lifest yle

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3 Chelsea Arcade, 8-14 The Broadway Haywards Heath, West Sussex RH16 3AP

T: 01444 459 106 W: E:

◆ Bridal & Wedding Dress Services ◆

A full range of bridal and wedding clothing services for before and after the big day, including wedding dress alterations, bridesmaid dress alterations and the creation of christening gowns and cocktail gowns incorporating material from your wedding dress.

Mystique of Jade ➤

Introducing the new Jade Collection at Auricula. Natasha has been to Burma to handselect jade beads and discs in fabulously subtle and wearable shades of green. Many of the pieces are one-off designs that can’t be repeated, such as the earrings pictured here.

◆ Men’s Alterations ◆

Including suit alterations, trouser alterations, jeans alterations, coat and jacket alterations, and leather alterations.

Come in today and meet our professional tailors and seamstresses. You’ll be amazed by the quality of work, and by our prices.

Auricula 12 Turner Dumbrell Workshops, Dumbrells Court Road Ditchling East Sussex BN6 8GT 01273 845 582

Dazzling collection

Danon is an exciting range of hand-made chunky pewter jewellery, glazed with silver, gold or bronze. The jewellery collections are adorned with Swarovski crystals, charms, pearls, exquisite beads and leather. Danon jewellery looks amazing when worn layered or simply as one statement piece. ➤

Shop 2, Cobblestone Walk, 74 High Street, Steyning, West Sussex BN44 3RD 01903 814264

Lilguy Gifts

➤ This fine silver rose necklace and earrings set is perfect for Spring and Summer. Purchase online via where you can also browse our other jewellery & gifts.

16 Church Road, Burgess Hill West Sussex RH15 9AE

T: 01444 247753 W: E:

VIC DAVIS – a top quality dry cleaning and laundry service

23 Market Place, The Martlets, Burgess Hill, West Sussex RH15 9NP Tel: 01444 248 206 E: Web:

07899 664070

S u ss e x L i v i n g May 2017


by sasha kanal

Body Buzz Want to get stronger, trimmer and

fitter in time for the warmer weather? Then get swimming! Come on in, the water’s lovely…

Into the


While it may not match the easy, everyday convenience of heading out for a quick run or a stroll, swimming is a wonderful way to get your body moving to shape up and slim down. It’s also a good route to introducing some variation into your fitness regime, as it works the body in different ways with the added benefit of putting zero stress on your joints.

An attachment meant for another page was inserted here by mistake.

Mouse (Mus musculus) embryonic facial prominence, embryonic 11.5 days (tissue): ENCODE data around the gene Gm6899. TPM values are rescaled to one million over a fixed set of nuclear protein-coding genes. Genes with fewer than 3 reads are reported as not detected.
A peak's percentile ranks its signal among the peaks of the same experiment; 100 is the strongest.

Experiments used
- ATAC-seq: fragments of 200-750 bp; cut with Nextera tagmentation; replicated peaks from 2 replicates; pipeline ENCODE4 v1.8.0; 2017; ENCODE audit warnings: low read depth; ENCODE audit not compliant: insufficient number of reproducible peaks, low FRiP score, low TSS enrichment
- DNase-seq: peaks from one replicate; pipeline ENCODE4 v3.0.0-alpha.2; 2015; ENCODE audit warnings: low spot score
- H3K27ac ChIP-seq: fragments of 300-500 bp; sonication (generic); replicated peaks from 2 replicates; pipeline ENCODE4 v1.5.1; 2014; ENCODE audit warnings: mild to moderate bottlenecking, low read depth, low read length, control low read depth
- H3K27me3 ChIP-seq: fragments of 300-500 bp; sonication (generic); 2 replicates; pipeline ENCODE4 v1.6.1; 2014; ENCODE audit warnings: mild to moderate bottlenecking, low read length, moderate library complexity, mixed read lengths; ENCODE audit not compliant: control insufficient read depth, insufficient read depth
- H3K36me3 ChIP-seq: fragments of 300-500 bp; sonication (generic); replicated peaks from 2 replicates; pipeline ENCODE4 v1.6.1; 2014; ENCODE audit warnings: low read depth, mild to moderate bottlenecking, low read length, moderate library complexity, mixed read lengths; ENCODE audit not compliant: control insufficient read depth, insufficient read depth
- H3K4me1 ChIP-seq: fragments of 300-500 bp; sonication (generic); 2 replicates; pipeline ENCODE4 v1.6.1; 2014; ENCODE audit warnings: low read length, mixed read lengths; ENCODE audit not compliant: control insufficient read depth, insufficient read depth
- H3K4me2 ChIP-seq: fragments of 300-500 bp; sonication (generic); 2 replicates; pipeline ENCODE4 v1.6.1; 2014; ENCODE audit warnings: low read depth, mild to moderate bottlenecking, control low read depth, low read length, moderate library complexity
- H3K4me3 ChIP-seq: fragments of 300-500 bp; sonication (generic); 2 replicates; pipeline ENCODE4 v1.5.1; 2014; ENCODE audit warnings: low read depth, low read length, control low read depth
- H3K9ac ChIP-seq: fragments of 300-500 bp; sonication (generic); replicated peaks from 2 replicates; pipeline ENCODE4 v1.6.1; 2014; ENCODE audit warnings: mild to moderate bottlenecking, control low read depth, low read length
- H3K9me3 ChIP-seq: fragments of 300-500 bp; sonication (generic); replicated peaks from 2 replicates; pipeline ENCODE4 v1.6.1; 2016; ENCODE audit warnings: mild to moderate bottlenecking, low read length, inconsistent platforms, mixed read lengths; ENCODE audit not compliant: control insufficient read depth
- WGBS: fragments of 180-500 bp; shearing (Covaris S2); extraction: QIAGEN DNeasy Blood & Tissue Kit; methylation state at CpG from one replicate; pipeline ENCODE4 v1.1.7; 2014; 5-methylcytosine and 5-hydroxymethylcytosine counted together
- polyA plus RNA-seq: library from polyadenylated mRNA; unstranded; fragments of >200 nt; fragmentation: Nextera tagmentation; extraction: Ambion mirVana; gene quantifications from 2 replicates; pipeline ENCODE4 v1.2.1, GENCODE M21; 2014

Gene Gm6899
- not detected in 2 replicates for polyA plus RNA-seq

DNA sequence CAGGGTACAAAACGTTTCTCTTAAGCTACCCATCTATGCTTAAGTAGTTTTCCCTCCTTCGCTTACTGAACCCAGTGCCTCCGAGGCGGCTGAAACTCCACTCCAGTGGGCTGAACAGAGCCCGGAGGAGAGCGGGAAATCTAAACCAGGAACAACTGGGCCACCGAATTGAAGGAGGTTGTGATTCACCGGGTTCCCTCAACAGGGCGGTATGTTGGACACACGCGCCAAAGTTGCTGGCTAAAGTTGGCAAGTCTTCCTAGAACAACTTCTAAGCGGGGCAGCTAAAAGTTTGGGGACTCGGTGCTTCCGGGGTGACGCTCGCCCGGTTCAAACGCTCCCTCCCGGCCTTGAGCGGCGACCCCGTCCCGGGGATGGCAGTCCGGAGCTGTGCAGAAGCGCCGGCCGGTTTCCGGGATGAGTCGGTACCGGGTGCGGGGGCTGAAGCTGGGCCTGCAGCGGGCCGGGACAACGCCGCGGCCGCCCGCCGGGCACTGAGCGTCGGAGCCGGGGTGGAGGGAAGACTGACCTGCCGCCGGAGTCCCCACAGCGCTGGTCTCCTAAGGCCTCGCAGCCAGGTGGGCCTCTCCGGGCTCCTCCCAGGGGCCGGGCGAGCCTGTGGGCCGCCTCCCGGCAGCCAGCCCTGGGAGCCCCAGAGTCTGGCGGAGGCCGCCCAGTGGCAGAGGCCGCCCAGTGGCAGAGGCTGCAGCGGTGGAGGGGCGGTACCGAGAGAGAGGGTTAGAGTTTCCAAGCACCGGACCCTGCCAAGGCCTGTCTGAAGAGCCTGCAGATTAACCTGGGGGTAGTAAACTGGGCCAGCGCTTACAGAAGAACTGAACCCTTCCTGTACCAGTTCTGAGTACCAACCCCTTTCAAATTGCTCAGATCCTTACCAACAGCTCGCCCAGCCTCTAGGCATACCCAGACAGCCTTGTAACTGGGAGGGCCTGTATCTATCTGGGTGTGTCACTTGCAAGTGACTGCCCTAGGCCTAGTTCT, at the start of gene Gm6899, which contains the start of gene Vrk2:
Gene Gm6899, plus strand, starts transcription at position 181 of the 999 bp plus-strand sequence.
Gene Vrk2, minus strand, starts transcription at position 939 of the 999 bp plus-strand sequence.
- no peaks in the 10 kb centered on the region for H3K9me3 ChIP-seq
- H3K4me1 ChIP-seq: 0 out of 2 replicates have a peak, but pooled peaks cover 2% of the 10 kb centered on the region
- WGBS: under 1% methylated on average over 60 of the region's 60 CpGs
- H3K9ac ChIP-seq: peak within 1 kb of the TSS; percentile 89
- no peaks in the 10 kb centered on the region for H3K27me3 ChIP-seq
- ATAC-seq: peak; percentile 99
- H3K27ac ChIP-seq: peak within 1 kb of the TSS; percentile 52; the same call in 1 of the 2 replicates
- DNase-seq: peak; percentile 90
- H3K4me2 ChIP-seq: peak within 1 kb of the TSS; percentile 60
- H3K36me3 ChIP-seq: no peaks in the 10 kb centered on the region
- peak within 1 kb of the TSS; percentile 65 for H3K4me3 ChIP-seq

Making a Splash An easy swimming routine can burn up to 500 calories per hour for an average sized person, with as much as 700 calories burned with more vigorous effort. In addition to blasting those calories while you swim, your body is also effectively undergoing a resistance workout, that’s because water is 800 times denser than air. This in turn builds lean muscle, vital for boosting your metabolism, ensuring that you continue to


S u ss e x L i v i n g May 2017

burn calories long after you’ve stopped exercising. Because swimming is so kind to your joints and puts you at minimal risk of injury (water offsets the effects of gravity), it’s a great workout for the older generation or those worried about impacting their joints. In fact recent scientific research has revealed that people who swim regularly are biologically up to 20 years younger than their actual age, with swimming shown to benefit their cognitive function, cardiovascular health, blood pressure and cholesterol levels.

Scientific research has revealed that people who swim regularly are biologically up to 20 years younger than their actual age

Different Strokes For those new to swimming regularly or who haven’t donned their swimsuit in a while, a novel approach is needed to start things off gently and get the best from your regime. This is because swimming requires your muscles and heart to work differently than they do when exercising out of the water, as well as your lungs having to adjust to a new way of breathing. Instead of going at it solidly using one stroke for half an hour, (which will leave you exhausted, depleted and probably bored), the key is to break your swim down into shorter segments and introduce some variety with different strokes and rest intervals. In the Mix Alternate between breaststroke and backstroke. The first gives a great hip and inner thigh muscle workout and backstroke improves core and posture because it works the back and shoulder muscles. Make sure you are doing each stroke correctly and effectively – there are plenty of online tutorials to help you or better still sign up to a refresher course at your local leisure centre to really feel the benefits. With all manner of watery opportunities out there this summer (seaside, indoor and outdoor pools and wild swimming anyone?), there’s no excuse not to be ‘in the swim’.

CAUTION: If you are unsure of any new exercise regime please consult your GP before commencing.

health & fitness


Worthing Society for the Blind is soon to become Sight Support Worthing 01903 235782


Worthing Society for the Blind, 48 Rowlands Road, Worthing, West Sussex, BN11 3JT

Chic, elegant fashion for real women. Come in and see our Spring/Summer Joseph Ribkoff collection and browse our fine lingerie & swimwear ranges


15 The Broadway, Haywards Heath West Sussex RH16 3AQ

01444 455123

Lobswood House